Tuesday, March 10, 2009

Dancing with the IRS - Part 2

Two-time Indy 500 winner and Dancer with Stars, Helio Castroneves allegedly helped to pull off an elaborate tax fraud scheme involving unusual financial instruments in Panama and the Netherlands. According to Sports Illustrated, a conviction would ruin his career. He would face up to six and a half years in prison and, as a non-U.S. citizen, possible deportation. He could also lose his contracts with Penske Racing and product endorsement contracts.

He has been accused of using a Panamanian bearer share corporation to hide taxable income. These use of such a corporation routinely triggers suspicion.

Under Panama law a bearer share corporation can be formed that is owned by the possessor of the physical certificates of stock with no recorded owner on record anywhere. The government of Panama does not even know who the owner of the offshore corporation is. Shares for a Panama Corporation do not have to have the owners name on them and they do not have to be kept in Panama. The books and records do not have to be kept in Panama either. If the offshore corporation is Panamanian, banks in Panama, has a resident address in Panama yet has offshore derived income it pays no Panama taxes and does not even need to file a Panama tax return. This is a true bearer share corporation.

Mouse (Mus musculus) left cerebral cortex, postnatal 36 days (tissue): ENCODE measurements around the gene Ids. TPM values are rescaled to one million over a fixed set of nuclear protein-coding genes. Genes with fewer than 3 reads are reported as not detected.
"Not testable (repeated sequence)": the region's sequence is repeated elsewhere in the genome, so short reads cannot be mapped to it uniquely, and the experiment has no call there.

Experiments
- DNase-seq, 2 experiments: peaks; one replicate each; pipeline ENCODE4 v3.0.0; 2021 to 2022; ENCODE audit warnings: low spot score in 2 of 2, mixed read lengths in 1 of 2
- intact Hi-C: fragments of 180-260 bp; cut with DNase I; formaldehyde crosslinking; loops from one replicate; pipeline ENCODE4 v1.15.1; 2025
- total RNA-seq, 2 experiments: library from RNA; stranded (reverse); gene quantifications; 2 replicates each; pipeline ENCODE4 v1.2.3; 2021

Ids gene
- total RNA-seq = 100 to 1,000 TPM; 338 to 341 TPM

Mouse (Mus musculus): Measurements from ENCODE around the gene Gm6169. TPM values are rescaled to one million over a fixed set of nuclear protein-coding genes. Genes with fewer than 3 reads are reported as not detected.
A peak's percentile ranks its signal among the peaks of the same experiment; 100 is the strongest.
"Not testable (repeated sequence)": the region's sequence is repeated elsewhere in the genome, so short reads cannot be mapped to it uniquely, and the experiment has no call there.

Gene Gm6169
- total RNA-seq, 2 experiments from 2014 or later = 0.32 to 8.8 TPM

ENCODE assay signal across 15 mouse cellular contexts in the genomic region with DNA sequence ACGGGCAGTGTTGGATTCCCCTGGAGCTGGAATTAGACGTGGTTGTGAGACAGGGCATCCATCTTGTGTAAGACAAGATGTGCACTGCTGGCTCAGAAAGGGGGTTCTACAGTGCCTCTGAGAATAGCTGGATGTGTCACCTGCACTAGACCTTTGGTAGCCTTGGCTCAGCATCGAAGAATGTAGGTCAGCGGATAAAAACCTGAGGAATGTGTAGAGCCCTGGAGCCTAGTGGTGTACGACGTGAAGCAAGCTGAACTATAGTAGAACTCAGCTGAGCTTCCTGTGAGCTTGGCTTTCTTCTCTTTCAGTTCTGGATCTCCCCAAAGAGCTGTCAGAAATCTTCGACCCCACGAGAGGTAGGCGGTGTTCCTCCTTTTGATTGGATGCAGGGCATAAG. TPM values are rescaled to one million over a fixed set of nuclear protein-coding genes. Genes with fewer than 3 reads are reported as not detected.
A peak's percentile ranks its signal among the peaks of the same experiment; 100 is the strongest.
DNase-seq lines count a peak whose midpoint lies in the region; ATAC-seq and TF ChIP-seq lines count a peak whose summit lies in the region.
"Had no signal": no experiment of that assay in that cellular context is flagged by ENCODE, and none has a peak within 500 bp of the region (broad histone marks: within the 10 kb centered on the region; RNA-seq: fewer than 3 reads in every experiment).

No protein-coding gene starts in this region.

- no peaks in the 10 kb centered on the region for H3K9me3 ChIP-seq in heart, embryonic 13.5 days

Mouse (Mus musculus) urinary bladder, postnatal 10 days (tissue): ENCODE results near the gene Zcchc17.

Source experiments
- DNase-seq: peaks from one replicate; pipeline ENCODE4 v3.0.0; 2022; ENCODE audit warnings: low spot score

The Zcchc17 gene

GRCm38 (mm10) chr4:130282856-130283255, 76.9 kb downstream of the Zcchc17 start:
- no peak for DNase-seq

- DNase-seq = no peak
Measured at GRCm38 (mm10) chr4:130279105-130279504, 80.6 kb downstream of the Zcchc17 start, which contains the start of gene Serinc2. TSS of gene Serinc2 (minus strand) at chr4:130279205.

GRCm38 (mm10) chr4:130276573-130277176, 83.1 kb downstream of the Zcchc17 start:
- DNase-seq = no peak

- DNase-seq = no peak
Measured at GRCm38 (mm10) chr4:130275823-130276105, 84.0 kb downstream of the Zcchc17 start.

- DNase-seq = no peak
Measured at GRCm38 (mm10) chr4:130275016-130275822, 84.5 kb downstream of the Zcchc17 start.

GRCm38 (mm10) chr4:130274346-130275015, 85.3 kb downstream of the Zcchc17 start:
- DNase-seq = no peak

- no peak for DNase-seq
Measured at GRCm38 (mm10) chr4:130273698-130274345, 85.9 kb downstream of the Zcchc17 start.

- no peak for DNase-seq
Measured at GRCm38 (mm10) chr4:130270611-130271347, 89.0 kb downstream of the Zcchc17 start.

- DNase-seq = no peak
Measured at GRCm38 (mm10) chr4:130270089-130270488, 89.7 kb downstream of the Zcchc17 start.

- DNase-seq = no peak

There is no Corporation Ownership Registry in Panama and transfers do not have to be reported making trails extremely difficult to follows. Panama has no tax treaties of any sort with any country. A person sets up a corporation for someone else and then submits resignation letters and transfers the certificates privately with no record of sale.

Seven Promotions was created and controlled by at least one member of Castroneves' family, but possibly not by Castroneves himself according to Sports Illustrated. The legal privacy afforded to bearer share corporations makes untangling Seven Promotions' true ownership and control difficult.

The prosecution contends that Castroneves, his sister, and at least one other family member created and controlled Seven Promotions to camouflage about $480,000 in taxable income. The defense insists that Castroneves' father, Helio Castroneves, Sr. created and controlled the company not the son.

Another charge is that Castroneves, his sister, and his attorney devised a way to mislead Penske Racing into depositing Castroneves income into a Dutch company without any withholding. With his $5 million tucked away in the Netherlands, Castroneves would eventually move from the United States to a tax-haven country where residents pay no income taxes.

Can the government prove that Castroneves had a material role in Seven Promotions? The cloaked nature of the bearer share corporation may make it difficult to prove. However according to WEAR-TV ABC, an Attorney testified yesterday that he was involved in contract talks with Castroneves in 1999. He claims the race car driver told him at that time he wanted his money to go to a Panamanian entity that he owned. The case also includes charges of improper business deductions and failure to report in-kind gifts. Trial is expected to last several weeks.

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